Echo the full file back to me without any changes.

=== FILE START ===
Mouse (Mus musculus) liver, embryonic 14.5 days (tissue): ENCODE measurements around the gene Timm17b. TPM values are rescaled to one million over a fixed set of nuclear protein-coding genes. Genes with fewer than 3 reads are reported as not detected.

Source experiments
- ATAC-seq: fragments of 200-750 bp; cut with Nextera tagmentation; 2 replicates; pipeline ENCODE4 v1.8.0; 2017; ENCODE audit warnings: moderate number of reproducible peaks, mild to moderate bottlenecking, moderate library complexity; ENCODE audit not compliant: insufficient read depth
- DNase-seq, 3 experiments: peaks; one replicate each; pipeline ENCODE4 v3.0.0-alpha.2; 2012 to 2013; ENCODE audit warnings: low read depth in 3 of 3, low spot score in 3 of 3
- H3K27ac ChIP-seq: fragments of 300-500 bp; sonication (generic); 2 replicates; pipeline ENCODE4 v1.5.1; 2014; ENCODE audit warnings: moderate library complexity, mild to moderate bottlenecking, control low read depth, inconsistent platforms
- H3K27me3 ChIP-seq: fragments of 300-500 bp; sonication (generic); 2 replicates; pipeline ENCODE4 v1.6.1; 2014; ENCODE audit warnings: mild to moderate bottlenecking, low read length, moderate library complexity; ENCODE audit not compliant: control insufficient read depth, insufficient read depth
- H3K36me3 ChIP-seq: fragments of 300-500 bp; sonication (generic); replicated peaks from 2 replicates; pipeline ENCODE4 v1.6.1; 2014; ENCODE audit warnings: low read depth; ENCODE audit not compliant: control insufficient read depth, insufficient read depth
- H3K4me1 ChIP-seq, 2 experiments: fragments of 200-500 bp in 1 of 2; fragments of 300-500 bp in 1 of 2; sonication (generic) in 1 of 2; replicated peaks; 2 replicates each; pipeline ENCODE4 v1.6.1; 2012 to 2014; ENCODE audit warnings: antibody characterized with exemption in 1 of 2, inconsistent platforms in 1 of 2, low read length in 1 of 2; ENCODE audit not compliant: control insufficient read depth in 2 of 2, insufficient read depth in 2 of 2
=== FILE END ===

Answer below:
Mouse (Mus musculus) liver, embryonic 14.5 days (tissue): ENCODE measurements around the gene Timm17b. TPM values are rescaled to one million over a fixed set of nuclear protein-coding genes. Genes with fewer than 3 reads are reported as not detected.

Source experiments
- ATAC-seq: fragments of 200-750 bp; cut with Nextera tagmentation; 2 replicates; pipeline ENCODE4 v1.8.0; 2017; ENCODE audit warnings: moderate number of reproducible peaks, mild to moderate bottlenecking, moderate library complexity; ENCODE audit not compliant: insufficient read depth
- DNase-seq, 3 experiments: peaks; one replicate each; pipeline ENCODE4 v3.0.0-alpha.2; 2012 to 2013; ENCODE audit warnings: low read depth in 3 of 3, low spot score in 3 of 3
- H3K27ac ChIP-seq: fragments of 300-500 bp; sonication (generic); 2 replicates; pipeline ENCODE4 v1.5.1; 2014; ENCODE audit warnings: moderate library complexity, mild to moderate bottlenecking, control low read depth, inconsistent platforms
- H3K27me3 ChIP-seq: fragments of 300-500 bp; sonication (generic); 2 replicates; pipeline ENCODE4 v1.6.1; 2014; ENCODE audit warnings: mild to moderate bottlenecking, low read length, moderate library complexity; ENCODE audit not compliant: control insufficient read depth, insufficient read depth
- H3K36me3 ChIP-seq: fragments of 300-500 bp; sonication (generic); replicated peaks from 2 replicates; pipeline ENCODE4 v1.6.1; 2014; ENCODE audit warnings: low read depth; ENCODE audit not compliant: control insufficient read depth, insufficient read depth
- H3K4me1 ChIP-seq, 2 experiments: fragments of 200-500 bp in 1 of 2; fragments of 300-500 bp in 1 of 2; sonication (generic) in 1 of 2; replicated peaks; 2 replicates each; pipeline ENCODE4 v1.6.1; 2012 to 2014; ENCODE audit warnings: antibody characterized with exemption in 1 of 2, inconsistent platforms in 1 of 2, low read length in 1 of 2; ENCODE audit not compliant: control insufficient read depth in 2 of 2, insufficient read depth in 2 of 2